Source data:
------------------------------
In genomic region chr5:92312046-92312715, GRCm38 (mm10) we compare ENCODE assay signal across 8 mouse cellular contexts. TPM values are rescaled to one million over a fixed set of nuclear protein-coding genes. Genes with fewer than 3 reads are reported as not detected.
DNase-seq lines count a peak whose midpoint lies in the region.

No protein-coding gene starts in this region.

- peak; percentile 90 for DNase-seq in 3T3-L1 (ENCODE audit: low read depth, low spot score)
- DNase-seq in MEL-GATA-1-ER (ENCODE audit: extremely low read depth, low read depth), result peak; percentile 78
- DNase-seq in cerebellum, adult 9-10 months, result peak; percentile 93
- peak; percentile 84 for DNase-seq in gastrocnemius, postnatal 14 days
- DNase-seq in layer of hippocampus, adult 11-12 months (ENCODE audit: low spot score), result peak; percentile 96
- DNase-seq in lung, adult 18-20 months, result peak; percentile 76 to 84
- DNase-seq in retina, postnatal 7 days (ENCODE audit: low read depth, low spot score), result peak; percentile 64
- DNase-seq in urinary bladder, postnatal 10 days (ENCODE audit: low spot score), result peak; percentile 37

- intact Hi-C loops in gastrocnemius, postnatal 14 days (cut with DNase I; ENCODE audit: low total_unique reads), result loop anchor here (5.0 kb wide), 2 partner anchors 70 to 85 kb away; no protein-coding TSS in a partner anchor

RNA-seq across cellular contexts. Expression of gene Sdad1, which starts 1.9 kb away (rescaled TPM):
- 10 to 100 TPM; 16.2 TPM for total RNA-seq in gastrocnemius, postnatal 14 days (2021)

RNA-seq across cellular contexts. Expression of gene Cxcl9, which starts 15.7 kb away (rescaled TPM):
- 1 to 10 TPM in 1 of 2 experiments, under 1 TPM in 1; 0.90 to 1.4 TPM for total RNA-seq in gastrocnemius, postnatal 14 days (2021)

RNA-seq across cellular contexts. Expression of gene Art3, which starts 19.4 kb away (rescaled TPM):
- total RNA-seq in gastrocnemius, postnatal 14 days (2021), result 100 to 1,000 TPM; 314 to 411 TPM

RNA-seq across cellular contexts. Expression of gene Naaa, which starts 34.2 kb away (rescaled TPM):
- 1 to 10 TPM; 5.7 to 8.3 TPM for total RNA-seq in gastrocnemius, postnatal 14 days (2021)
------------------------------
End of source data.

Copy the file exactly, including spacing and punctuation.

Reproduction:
In genomic region chr5:92312046-92312715, GRCm38 (mm10) we compare ENCODE assay signal across 8 mouse cellular contexts. TPM values are rescaled to one million over a fixed set of nuclear protein-coding genes. Genes with fewer than 3 reads are reported as not detected.
DNase-seq lines count a peak whose midpoint lies in the region.

No protein-coding gene starts in this region.

- peak; percentile 90 for DNase-seq in 3T3-L1 (ENCODE audit: low read depth, low spot score)
- DNase-seq in MEL-GATA-1-ER (ENCODE audit: extremely low read depth, low read depth), result peak; percentile 78
- DNase-seq in cerebellum, adult 9-10 months, result peak; percentile 93
- peak; percentile 84 for DNase-seq in gastrocnemius, postnatal 14 days
- DNase-seq in layer of hippocampus, adult 11-12 months (ENCODE audit: low spot score), result peak; percentile 96
- DNase-seq in lung, adult 18-20 months, result peak; percentile 76 to 84
- DNase-seq in retina, postnatal 7 days (ENCODE audit: low read depth, low spot score), result peak; percentile 64
- DNase-seq in urinary bladder, postnatal 10 days (ENCODE audit: low spot score), result peak; percentile 37

- intact Hi-C loops in gastrocnemius, postnatal 14 days (cut with DNase I; ENCODE audit: low total_unique reads), result loop anchor here (5.0 kb wide), 2 partner anchors 70 to 85 kb away; no protein-coding TSS in a partner anchor

RNA-seq across cellular contexts. Expression of gene Sdad1, which starts 1.9 kb away (rescaled TPM):
- 10 to 100 TPM; 16.2 TPM for total RNA-seq in gastrocnemius, postnatal 14 days (2021)

RNA-seq across cellular contexts. Expression of gene Cxcl9, which starts 15.7 kb away (rescaled TPM):
- 1 to 10 TPM in 1 of 2 experiments, under 1 TPM in 1; 0.90 to 1.4 TPM for total RNA-seq in gastrocnemius, postnatal 14 days (2021)

RNA-seq across cellular contexts. Expression of gene Art3, which starts 19.4 kb away (rescaled TPM):
- total RNA-seq in gastrocnemius, postnatal 14 days (2021), result 100 to 1,000 TPM; 314 to 411 TPM

RNA-seq across cellular contexts. Expression of gene Naaa, which starts 34.2 kb away (rescaled TPM):
- 1 to 10 TPM; 5.7 to 8.3 TPM for total RNA-seq in gastrocnemius, postnatal 14 days (2021)